A look into IKEA’s quest to become fully circular by 2030

Last year, as Ikea began testing a furniture rental program in some markets, it also began taking old furniture back from customers, so it could refurbish old sofas and resell them instead of having them sent to landfills. It’s just one aspect of the company’s plans to become fully circular by 2030—meaning that everything it makes is designed for reuse, repair, or recycling.

Through a new partnership with the nonprofit Ellen MacArthur Foundation, the company wants to help the rest of the home furnishing industry take the same path. In the wider furniture industry, while some large manufacturers use recycled material in some products and have other limited programs, and some startups have embraced circularity, Ikea is unique in its goals because of its sheer size.

“In the past few years, there’s been a rise in some isolated spots of some radical new business models for furniture like Feather, which rents home furnishings as more of a startup,” says Joe Iles, who leads the circular design program at the Ellen MacArthur Foundation. “I think the thing that stands out for Ikea . . . is that Ikea really represents an ability to scale some of the practices around the circular economy mindset and the strategies and practices of circular design.”

The company is taking on the challenge from several directions. It’s assessing each of its roughly 10,000 products to understand, at a baseline, how circular the product is today. It’s examining how it can better help customers prolong the life of products by making spare parts more accessible or offering repair and maintenance. It’s testing new business models like furniture rental.

It’s also figuring out how it can help amplify the secondhand market for Ikea furniture that already exists; in the tests with refurbished sofas last year, it learned what spare parts need to be on hand to make refurbishing feasible, which parts needed to be made more durably, and how using standardized platforms across various products could make the whole system easier to manage. 

While we encourage you to support your local furniture businesses, it’s vital to remember that IKEA’s impact as a giant corporation can be huge for the environment. If IKEA can become circular and show others how to do the same, then we’ll see less old furniture being dumped onto the streets and more being recycled from one home to the next.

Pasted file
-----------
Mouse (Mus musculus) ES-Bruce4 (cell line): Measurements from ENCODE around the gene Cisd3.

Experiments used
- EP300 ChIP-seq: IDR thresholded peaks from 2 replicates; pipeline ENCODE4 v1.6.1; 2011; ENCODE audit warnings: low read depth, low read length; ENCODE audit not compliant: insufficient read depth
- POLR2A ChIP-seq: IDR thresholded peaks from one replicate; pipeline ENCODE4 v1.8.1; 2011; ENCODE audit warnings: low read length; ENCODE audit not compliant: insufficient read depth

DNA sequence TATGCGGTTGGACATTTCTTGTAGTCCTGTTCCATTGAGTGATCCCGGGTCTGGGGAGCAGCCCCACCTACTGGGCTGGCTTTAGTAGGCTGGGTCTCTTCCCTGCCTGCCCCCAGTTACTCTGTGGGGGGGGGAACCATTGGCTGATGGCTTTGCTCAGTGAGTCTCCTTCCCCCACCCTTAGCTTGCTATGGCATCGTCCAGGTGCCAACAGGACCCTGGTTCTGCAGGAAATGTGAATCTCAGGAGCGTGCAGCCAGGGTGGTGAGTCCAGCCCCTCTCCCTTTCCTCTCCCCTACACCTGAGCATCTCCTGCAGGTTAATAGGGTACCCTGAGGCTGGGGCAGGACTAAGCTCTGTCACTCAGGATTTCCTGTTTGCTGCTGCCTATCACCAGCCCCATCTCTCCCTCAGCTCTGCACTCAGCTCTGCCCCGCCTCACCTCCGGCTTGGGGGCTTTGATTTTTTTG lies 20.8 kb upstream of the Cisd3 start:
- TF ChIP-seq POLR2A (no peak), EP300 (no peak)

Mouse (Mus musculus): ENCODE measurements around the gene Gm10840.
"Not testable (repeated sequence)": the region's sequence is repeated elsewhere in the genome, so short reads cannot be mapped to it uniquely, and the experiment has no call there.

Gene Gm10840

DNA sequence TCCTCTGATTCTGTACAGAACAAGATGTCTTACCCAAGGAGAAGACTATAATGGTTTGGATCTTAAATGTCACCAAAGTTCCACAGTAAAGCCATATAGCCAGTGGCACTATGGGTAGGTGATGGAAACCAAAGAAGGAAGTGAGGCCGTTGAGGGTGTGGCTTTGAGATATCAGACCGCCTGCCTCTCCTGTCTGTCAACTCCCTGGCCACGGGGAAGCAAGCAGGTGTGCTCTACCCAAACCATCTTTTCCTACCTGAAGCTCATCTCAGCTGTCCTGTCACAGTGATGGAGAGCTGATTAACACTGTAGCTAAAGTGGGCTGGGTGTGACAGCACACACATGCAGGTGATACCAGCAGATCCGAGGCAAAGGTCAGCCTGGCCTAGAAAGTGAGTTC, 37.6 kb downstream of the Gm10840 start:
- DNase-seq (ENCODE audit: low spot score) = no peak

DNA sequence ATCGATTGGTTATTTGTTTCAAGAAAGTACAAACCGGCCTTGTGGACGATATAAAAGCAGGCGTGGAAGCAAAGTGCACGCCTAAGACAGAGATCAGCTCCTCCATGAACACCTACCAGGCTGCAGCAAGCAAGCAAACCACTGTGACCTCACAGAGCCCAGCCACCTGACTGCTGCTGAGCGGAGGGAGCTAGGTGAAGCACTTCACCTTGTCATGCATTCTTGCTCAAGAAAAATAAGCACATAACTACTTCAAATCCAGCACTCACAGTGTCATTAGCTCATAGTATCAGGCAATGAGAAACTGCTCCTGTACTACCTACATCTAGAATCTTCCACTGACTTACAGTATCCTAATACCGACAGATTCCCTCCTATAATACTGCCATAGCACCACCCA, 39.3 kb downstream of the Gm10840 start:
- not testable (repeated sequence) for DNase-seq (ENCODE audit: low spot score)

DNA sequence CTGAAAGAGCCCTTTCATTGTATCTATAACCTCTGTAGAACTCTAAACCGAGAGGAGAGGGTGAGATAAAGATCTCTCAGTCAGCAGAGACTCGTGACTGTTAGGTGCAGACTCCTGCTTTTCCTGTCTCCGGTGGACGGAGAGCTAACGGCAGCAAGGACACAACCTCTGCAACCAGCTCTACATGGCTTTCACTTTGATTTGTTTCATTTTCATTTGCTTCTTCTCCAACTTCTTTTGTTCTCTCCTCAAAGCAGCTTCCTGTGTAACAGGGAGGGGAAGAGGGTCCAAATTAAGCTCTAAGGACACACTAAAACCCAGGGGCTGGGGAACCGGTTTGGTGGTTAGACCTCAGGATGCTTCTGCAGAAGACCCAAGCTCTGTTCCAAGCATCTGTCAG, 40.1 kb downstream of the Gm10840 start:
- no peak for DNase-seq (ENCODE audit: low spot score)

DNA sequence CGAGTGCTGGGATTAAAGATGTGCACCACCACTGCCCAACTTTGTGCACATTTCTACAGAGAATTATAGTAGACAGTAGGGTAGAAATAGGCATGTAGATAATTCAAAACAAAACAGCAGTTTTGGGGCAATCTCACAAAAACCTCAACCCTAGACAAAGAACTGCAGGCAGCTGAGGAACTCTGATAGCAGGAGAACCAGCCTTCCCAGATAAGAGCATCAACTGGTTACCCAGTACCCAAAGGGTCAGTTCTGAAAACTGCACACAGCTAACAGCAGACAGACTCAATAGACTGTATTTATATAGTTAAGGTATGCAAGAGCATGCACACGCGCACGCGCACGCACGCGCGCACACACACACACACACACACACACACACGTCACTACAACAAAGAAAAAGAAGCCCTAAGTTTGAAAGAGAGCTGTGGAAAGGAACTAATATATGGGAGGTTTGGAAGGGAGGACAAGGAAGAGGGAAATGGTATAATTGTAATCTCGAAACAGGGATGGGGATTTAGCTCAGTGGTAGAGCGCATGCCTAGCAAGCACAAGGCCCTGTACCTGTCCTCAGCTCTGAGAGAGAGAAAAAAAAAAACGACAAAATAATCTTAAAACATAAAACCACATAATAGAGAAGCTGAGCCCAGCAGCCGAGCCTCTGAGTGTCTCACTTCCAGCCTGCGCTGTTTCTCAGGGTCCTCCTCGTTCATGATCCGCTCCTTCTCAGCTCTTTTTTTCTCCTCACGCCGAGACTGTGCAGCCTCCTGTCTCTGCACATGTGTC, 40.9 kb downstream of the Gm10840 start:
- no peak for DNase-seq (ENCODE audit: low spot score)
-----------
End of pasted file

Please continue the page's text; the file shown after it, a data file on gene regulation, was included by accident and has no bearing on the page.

Want to read more about initiatives dedicated to ushering in the circular economy? See the Optimist View on the circular economy from last Sunday.

Solution News Source

A look into IKEA’s quest to become fully circular by 2030

Last year, as Ikea began testing a furniture rental program in some markets, it also began taking old furniture back from customers, so it could refurbish old sofas and resell them instead of having them sent to landfills. It’s just one aspect of the company’s plans to become fully circular by 2030—meaning that everything it makes is designed for reuse, repair, or recycling.

Through a new partnership with the nonprofit Ellen MacArthur Foundation, the company wants to help the rest of the home furnishing industry take the same path. In the wider furniture industry, while some large manufacturers use recycled material in some products and have other limited programs, and some startups have embraced circularity, Ikea is unique in its goals because of its sheer size.

“In the past few years, there’s been a rise in some isolated spots of some radical new business models for furniture like Feather, which rents home furnishings as more of a startup,” says Joe Iles, who leads the circular design program at the Ellen MacArthur Foundation. “I think the thing that stands out for Ikea . . . is that Ikea really represents an ability to scale some of the practices around the circular economy mindset and the strategies and practices of circular design.”

The company is taking on the challenge from several directions. It’s assessing each of its roughly 10,000 products to understand, at a baseline, how circular the product is today. It’s examining how it can better help customers prolong the life of products by making spare parts more accessible or offering repair and maintenance. It’s testing new business models like furniture rental.

It’s also figuring out how it can help amplify the secondhand market for Ikea furniture that already exists; in the tests with refurbished sofas last year, it learned what spare parts need to be on hand to make refurbishing feasible, which parts needed to be made more durably, and how using standardized platforms across various products could make the whole system easier to manage. 

While we encourage you to support your local furniture businesses, it’s vital to remember that IKEA’s impact as a giant corporation can be huge for the environment. If IKEA can become circular and show others how to do the same, then we’ll see less old furniture being dumped onto the streets and more being recycled from one home to the next.

Want to read more about initiatives dedicated to ushering in the circular economy? See the Optimist View on the circular economy from last Sunday.

Solution News Source

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